‘an Inspector Calls’ by J. B. Priestley

2017 Words9 Pages
‘An Inspector Calls’ by J. B. Priestley

In Act One of ‘An Inspector Calls’, how does J. B. Priestley use dramatic devices to convey his concerns and ideas to members of the audience, as well as interest and involve them in the play?

In Act One of ‘An Inspector Calls’, J. B. Priestley uses several different dramatic techniques to voice his concerns, ideas and political message about socialism to the members of the audience. He uses characters, lighting, sounds, props, dramatic irony and juxtaposition to convey his ideas and the techniques used also create and maintain suspense which cause the audience to become more interested and involved in the play.

Although ‘An Inspector Calls’ can fall into the mystery, suspense, detective
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The lighting also reflects Priestley’s stage direction and persona of the Inspector, “disconcerting habit of looking hard at the person he addresses before actually speaking”. This shows not only does the light expose them but so does the Inspector and so he must know more than they think he does as he is hard and bright, just like the light in his presence.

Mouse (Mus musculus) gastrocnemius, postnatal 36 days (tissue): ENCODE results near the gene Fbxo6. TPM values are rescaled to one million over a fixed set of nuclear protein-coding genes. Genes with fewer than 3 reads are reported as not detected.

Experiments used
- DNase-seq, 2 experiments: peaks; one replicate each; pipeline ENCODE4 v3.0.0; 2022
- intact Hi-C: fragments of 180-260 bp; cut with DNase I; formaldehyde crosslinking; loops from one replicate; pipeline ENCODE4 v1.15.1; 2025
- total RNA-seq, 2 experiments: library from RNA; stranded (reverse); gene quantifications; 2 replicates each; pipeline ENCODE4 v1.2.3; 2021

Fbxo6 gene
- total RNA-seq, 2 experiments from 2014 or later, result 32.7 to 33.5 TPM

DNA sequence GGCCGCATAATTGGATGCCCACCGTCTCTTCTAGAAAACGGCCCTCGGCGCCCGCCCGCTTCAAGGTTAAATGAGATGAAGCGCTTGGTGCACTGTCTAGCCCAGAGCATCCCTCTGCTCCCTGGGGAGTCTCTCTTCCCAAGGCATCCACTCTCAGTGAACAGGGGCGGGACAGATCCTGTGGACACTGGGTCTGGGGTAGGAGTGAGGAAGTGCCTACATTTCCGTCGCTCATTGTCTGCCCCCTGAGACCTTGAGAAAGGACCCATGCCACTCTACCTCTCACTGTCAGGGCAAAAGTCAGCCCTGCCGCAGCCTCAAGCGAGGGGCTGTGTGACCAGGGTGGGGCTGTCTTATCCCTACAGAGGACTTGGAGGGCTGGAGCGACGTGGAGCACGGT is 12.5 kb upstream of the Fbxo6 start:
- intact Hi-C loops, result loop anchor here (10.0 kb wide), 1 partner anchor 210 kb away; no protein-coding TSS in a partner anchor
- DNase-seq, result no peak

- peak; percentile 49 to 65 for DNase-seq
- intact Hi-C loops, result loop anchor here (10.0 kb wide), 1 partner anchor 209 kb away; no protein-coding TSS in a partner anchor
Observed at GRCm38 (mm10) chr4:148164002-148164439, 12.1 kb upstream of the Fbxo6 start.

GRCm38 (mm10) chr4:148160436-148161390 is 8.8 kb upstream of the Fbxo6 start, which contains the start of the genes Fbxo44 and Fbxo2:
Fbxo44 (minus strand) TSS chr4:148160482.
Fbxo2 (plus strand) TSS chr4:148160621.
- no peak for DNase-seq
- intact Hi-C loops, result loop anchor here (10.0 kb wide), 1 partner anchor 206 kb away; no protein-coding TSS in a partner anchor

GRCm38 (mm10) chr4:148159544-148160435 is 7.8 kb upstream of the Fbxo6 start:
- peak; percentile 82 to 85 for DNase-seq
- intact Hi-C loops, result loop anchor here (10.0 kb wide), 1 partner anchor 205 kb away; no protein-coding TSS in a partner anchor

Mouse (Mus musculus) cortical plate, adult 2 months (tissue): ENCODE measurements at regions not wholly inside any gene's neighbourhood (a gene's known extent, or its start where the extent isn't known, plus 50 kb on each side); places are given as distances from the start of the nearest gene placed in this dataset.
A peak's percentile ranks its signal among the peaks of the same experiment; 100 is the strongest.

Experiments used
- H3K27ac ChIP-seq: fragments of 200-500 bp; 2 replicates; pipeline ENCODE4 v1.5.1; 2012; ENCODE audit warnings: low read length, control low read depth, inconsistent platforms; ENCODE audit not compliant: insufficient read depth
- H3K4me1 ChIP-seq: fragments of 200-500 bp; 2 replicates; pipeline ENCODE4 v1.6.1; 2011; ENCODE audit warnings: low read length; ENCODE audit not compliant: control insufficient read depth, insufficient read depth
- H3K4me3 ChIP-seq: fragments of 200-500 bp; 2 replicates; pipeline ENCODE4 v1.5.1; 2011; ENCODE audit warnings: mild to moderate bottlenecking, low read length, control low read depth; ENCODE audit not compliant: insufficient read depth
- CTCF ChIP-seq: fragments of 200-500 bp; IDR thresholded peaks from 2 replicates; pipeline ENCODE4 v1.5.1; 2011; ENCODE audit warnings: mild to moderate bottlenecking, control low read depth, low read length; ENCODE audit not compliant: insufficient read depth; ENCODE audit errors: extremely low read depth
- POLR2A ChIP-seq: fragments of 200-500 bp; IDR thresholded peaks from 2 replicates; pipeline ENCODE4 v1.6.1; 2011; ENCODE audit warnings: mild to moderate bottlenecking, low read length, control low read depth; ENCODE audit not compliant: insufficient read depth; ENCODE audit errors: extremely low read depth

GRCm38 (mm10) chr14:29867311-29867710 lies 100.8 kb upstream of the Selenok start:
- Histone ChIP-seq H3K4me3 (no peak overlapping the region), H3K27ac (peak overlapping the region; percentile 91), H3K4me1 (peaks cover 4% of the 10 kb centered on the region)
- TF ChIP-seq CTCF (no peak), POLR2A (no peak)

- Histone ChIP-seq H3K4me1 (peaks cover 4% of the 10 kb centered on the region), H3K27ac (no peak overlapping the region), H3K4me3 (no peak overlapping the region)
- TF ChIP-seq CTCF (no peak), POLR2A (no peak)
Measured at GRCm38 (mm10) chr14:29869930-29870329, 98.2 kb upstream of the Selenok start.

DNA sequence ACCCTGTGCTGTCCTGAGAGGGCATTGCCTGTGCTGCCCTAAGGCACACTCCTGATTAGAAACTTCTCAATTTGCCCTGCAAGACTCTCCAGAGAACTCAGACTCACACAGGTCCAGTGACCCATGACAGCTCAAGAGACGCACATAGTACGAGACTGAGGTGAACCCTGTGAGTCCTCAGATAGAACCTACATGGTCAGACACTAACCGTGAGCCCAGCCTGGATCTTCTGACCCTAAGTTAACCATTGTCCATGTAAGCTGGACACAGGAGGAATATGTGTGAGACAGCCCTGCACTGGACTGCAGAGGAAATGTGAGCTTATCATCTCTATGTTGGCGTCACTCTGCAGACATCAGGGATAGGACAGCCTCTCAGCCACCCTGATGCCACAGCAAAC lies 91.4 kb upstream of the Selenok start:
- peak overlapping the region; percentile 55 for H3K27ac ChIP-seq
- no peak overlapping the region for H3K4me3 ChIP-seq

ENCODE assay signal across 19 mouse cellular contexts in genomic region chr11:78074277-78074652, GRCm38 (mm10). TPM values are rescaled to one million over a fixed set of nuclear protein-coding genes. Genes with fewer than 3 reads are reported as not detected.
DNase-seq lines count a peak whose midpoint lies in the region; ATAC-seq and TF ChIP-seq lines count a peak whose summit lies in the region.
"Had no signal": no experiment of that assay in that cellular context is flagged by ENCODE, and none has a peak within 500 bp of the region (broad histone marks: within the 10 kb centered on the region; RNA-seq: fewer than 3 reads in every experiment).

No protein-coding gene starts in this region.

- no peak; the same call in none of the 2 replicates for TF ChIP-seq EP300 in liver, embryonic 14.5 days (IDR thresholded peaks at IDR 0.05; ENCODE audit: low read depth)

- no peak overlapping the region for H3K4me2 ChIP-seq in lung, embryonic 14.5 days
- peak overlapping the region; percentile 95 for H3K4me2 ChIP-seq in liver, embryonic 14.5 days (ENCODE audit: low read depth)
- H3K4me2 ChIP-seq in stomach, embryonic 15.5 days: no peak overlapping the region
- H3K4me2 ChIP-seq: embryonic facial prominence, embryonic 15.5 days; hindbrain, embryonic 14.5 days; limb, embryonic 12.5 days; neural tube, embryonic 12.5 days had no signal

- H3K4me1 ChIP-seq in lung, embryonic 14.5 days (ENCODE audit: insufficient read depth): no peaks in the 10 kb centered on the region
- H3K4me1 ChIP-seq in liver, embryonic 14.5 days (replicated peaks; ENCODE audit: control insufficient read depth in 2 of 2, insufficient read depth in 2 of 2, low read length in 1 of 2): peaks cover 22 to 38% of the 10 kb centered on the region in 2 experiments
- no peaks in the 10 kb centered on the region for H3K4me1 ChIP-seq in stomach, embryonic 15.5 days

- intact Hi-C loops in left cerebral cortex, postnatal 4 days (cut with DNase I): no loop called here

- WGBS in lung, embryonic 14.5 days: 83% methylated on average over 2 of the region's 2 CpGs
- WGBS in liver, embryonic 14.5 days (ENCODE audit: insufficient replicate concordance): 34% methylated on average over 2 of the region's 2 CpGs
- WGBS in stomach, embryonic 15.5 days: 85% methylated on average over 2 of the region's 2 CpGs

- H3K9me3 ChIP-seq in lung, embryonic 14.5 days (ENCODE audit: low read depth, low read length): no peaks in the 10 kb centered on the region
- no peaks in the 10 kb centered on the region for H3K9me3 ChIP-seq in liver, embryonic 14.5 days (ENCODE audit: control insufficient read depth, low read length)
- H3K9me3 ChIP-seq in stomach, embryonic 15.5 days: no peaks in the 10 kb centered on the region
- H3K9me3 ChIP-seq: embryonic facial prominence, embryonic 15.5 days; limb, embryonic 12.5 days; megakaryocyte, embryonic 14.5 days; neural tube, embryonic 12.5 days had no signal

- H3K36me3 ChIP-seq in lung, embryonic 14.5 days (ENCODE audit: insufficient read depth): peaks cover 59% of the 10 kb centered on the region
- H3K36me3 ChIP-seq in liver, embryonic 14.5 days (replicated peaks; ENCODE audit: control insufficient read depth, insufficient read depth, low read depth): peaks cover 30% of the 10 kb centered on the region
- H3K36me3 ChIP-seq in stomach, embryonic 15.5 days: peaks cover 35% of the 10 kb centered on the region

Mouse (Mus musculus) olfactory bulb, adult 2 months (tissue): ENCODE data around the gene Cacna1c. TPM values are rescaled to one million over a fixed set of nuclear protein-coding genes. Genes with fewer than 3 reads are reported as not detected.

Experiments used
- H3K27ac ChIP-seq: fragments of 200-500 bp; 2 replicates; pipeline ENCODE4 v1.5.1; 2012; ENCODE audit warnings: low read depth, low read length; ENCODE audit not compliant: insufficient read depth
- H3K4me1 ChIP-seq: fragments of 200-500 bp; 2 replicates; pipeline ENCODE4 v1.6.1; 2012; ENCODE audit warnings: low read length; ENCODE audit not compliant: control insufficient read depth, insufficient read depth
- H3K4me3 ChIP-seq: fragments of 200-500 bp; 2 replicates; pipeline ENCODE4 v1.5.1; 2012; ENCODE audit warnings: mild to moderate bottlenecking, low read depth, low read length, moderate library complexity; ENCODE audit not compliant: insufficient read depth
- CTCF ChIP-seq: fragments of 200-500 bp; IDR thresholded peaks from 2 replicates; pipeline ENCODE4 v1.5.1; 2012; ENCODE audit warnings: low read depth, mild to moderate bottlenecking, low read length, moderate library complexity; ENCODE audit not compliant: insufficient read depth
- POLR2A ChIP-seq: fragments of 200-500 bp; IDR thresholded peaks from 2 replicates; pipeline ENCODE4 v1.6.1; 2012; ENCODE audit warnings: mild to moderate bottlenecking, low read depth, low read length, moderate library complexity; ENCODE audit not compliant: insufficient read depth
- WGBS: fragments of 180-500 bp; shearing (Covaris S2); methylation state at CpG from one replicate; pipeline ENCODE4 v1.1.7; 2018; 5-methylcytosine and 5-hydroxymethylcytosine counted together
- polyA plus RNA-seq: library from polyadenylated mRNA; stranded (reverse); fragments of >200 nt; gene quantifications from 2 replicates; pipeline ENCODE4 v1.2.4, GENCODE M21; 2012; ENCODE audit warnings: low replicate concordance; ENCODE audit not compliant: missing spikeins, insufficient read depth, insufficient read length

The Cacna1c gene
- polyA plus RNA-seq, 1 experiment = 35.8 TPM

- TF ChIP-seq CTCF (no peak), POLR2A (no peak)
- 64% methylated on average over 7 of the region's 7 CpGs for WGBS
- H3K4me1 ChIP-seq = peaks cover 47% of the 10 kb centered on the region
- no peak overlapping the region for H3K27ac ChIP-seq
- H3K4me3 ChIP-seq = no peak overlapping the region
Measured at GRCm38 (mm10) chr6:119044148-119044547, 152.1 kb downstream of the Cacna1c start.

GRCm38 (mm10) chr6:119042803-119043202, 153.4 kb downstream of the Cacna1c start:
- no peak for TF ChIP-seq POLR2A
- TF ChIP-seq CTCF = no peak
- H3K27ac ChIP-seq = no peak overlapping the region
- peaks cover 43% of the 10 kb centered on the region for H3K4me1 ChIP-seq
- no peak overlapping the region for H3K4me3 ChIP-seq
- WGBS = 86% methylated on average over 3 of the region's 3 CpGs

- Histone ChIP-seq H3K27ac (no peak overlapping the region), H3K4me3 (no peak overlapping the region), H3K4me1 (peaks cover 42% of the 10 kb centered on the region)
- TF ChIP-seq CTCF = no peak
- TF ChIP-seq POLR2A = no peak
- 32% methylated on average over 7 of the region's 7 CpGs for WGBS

Priestley uses the Inspector as a mouth piece to convey his messages but he also uses the doorbell too at the start of the scene. The use of the sharp doorbell ring is an example of a dramatic device as it builds tension, because it interrupts Mr Birling’s pompous speech and so it is almost as if Priestley is speaking through the doorbell. It is also quite witty that only a doorbell can shut Mr Birling up and so the person who rang it must be a more important and powerful figure and so what this person might have to say is important and not only do the Birlings have to listen but every egotistical person of the time and the audience too. However just before the bell rings Mr Birling is talking about how community is utter nonsense and how “a man has to mind his own business and look after himself and his own...”. This is the main point Priestley is trying to fight against as this was the common thought and opinion on the class of 1912 and so he cuts Birling off at this moment to show
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